Christ the King – Politics and Palliative Care

This morning we come to the end of the church year. Over the past twelve months we have celebrated God’s self-revelation in Advent and Christmas and Epiphany. We have recalled the suffering patience of Jesus in the season of Lent. We have walked through the darkness of Good Friday into the glory of Easter morning. We have faced the mystery and glory of Pentecost – the life of the Spirit given to create and equip the church. We have journeyed through ordinary time, listening to the stories of Jesus and God’s people.

And today we come to the last Sunday of the year, which the church celebrates under the banner of Christ the King.

We end the year with a statement of faith.

We end the year with a statement of hope.

We end the year with a statement of Christ’s glory.

We end the year with a decidedly political statement – Christ is King.

This declaration that Christ is King raises all kinds of important questions, of course, What kind of a king is he? What kind of kingdom is he bringing to our world? And the truth is that when we talk about that wandering rabbi, the language of kingship and sovereignty might not be the first thing to come to mind. In many cases kings have been absolute sovereigns – they have exercised power at will – they have commanded vast armies – they have gone to war without just cause – they have been wealthy tyrants – they have only too rarely served their people with integrity and grace. Continue reading

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Brokenness and Beauty

UnknownKintsugi (or kintsukuroi) is a Japanese practice and refers to the repair of broken pottery. In this particular practice, a broken piece of pottery is repaired using a resin that is sprinkled with gold. The pieces of a broken bowl or cup of plate are bound together with this gold-sprinkled resin.

The result is striking, as is apparent from the bowl pictured.

When these pieces of pottery were originally crafted they were beautiful in their own right – they were crafted with care; they were functional; they were unique. But somewhere along the line they got broken. Perhaps they were treated carelessly – maybe banged down on a table in anger. Or perhaps they happened to be in the wrong place at the wrong time and were mistakenly sent tumbling to the floor. Whatever happened, the pieces ended up strewn across the floor.

But someone cared enough to take these broken bowls – and to mend them. And the result is not a piece of pottery that is returned to its original condition. The result is not a bowl that is the same as it always was. Rather, the result of this repair work is a bowl that carries in itself the marks of the past – it has been broken, that much is obvious – it is scarred. Continue reading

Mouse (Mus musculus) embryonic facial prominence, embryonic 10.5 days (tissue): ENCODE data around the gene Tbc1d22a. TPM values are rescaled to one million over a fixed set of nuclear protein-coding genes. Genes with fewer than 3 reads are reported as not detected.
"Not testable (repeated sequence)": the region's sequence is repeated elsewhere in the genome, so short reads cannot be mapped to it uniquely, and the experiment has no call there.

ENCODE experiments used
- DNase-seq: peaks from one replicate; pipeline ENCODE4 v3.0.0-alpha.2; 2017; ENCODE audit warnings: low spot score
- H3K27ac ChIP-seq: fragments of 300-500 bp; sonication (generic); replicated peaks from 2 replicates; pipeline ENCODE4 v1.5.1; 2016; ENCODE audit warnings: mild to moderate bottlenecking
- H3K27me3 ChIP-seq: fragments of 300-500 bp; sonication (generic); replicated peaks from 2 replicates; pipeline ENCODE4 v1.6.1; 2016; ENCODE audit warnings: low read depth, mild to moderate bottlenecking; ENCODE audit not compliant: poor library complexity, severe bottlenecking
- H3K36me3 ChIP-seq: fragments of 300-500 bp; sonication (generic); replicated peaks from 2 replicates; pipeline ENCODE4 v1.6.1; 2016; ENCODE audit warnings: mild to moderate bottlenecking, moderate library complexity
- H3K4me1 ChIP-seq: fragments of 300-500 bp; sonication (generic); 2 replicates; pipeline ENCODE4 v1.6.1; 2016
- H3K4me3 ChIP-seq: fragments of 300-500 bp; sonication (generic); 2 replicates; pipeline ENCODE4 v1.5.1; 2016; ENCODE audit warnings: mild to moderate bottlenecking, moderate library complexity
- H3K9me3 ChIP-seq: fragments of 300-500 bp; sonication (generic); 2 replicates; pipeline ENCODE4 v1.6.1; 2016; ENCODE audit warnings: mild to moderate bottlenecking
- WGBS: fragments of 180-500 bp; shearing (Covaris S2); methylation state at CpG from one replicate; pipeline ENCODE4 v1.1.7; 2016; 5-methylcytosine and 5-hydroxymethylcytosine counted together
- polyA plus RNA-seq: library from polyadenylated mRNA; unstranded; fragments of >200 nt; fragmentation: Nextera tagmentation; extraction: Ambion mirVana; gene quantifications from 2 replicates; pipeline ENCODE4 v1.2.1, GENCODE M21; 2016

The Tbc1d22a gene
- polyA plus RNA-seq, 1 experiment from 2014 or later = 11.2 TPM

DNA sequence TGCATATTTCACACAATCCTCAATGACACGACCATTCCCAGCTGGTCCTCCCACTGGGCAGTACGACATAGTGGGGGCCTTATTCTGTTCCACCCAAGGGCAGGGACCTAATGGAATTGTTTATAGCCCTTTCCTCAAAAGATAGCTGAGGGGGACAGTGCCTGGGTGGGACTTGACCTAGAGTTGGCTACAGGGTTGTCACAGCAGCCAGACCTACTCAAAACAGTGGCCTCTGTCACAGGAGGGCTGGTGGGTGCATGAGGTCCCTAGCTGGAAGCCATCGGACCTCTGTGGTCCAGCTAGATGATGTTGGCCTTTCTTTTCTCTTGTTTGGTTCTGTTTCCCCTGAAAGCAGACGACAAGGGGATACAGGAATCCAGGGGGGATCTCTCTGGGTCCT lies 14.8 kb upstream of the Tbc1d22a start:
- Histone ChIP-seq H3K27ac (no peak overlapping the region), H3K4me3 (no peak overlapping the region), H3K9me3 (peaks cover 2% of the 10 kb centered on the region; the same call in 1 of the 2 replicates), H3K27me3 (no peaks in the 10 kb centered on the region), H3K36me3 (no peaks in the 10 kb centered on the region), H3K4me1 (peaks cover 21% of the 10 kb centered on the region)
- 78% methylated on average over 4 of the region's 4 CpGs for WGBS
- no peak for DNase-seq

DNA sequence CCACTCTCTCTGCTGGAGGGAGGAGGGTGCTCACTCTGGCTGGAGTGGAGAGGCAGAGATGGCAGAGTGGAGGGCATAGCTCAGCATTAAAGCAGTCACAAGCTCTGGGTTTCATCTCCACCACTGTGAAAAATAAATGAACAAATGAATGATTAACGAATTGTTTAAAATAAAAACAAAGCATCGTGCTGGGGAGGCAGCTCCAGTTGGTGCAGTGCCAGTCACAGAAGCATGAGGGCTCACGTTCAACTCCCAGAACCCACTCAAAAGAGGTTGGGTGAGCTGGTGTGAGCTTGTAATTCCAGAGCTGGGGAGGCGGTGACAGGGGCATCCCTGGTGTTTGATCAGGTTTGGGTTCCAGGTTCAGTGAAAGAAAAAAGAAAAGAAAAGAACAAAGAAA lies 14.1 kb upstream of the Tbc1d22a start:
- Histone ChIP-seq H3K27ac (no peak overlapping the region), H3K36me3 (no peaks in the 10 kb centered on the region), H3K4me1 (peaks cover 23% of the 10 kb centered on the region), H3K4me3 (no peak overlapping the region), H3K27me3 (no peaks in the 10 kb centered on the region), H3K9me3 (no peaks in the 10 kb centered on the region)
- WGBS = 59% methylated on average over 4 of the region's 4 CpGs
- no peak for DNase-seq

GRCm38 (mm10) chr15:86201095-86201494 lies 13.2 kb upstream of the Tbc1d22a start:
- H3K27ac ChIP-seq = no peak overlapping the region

Christ the King Sunday – Joy, Gentleness, Peace (a sermon)

This is a day of lasts. Not a day of firsts, but of lasts. Today is our last Sunday looking at Paul’s letter to the Philippians. And today is also the last Sunday of the church year. Each year we close out the liturgical calendar, we end the church year with the celebration of the Reign of Christ. Next week a new church year will begin with Advent as we anticipate the birth of Christ and the coming of Christ. But today we close out this past year with a reminder and a celebration of the reign of Christ – the kingship of Christ in our lives, in our church, and in our world.

And what better way to celebrate the reign of Christ – what better way to celebrate the rule of Christ in our lives – than with these three beautiful words: Joy, Gentleness, and Peace. These words aren’t arbitrarily chosen of course. They come from the final passage we are looking at in Philippians. So in a way, Paul is closing out this year for us – he does so with these beautiful words.

First, joy. Paul writes to the Philippian Christians: “Rejoice in the Lord always. I will say it again. Rejoice.” Continue reading

Christ the King

My sermon from this past Sunday.

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 Today, as is indicated on our bulletin cover, is Christ the King Sunday. 

Next week we will begin a new church year as we move into the season of Advent. And today we close out the old church year, doing so by celebrating the kingship of Jesus Christ. Our human lives are lived in a rhythm of years – year passes into year. And through the rhythm of our years the truth gospel gives shape to our lives. This morning, the gospel reminds us that Christ is king – the gospel reminds us that in the passage of our days and years there is no moment that is not lived under his lordship, his kingship.

In Canadian society today, of course, the idea of kingship, of royalty, is pretty distant from the thought and life of most people. I recall that just a few months ago there was a debate whether the Governor General, Michaelle Jean should be referring to herself as Canada’s head of state. The Prime Minister’s office intervened, suggesting that Queen Elizabeth is in fact the head of state and that the Governor General is simply her representative in Canada. Most Canadians, of course, heard nothing of this debate, and the vast majority of who did hear about it likely offered yawn of indifference. Whether or not the monarchy is important to our history and society, monarchy provokes a yawn of indifference. Continue reading